What actually hurts the film the most is that it is filled with veterans and promises of a return to old-school action an era where the only thing bigger than the heroes’ muscles was the body count left in his wake. The only thing wrong with the body count in The Expendables is that it takes too long to begin piling up whereas the rest of the movie feels too small too amateur hour considering its cast of pros. Nu Image the chief studio financing Stallone’s grand endeavor is known primarily for making low-budget straight-to-video movies; sadly The Expendables isn’t going to shake that image any time soon.
There is a disappointing amount of poorly-rendered CGI blood and flames throughout the film which completely goes against the “do it old-school” mindset one expects from all involved. It’s hardly unwatchable but there are times where the look of the film brings to mind the Syfy channel and as any brave soul who has ever wandered into a Syfy Original Movie knows all too well that is rarely ever a good thing.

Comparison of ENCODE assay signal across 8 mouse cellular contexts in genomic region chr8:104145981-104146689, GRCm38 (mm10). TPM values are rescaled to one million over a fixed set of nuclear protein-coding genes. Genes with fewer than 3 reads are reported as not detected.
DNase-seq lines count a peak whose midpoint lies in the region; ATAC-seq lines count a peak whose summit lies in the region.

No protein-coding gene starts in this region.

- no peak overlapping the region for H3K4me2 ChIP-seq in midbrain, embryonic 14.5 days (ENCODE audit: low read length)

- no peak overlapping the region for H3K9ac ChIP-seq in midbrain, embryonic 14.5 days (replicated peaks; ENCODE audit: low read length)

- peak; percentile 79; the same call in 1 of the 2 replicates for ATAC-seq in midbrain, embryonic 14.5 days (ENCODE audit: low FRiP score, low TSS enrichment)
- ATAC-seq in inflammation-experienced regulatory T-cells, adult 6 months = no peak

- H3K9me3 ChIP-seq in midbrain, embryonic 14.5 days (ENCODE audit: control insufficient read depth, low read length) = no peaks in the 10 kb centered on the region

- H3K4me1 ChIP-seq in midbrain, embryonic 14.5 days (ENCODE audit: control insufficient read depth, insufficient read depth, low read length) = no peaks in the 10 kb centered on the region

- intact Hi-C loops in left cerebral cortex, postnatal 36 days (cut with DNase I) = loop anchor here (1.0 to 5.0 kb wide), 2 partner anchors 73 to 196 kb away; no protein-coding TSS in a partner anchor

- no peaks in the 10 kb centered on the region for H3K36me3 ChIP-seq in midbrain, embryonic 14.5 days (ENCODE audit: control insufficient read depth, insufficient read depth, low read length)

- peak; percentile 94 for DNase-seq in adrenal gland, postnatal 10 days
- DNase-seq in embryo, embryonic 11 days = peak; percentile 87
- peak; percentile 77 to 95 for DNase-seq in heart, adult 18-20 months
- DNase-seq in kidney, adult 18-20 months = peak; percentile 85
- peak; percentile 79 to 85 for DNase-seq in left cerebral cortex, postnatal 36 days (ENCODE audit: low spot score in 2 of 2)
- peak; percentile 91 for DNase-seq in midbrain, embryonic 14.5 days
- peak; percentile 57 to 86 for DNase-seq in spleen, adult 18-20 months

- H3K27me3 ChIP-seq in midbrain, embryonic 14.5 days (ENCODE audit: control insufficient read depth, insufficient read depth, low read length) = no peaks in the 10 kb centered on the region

However even with lackluster production values The Expendables still manages to be a wild throat-slashing elbow-dropping grenade-throwing trigger-pulling and limb-dismembering good time. The last forty-five minutes alone are packed with more carnage than most action movies today can dream of delivering throughout their entire run time. The slow beginning gives way to a glorious orgy of death that generates a body count that would warrant UN intervention were it to have occurred in the real world. And since fictional armies getting absolutely obliterated by a fictional team of the manliest men on the planet is all anyone really requires from The Expendables it’s easy to turn your back on the few obstacles that stand in the way of that holy goal.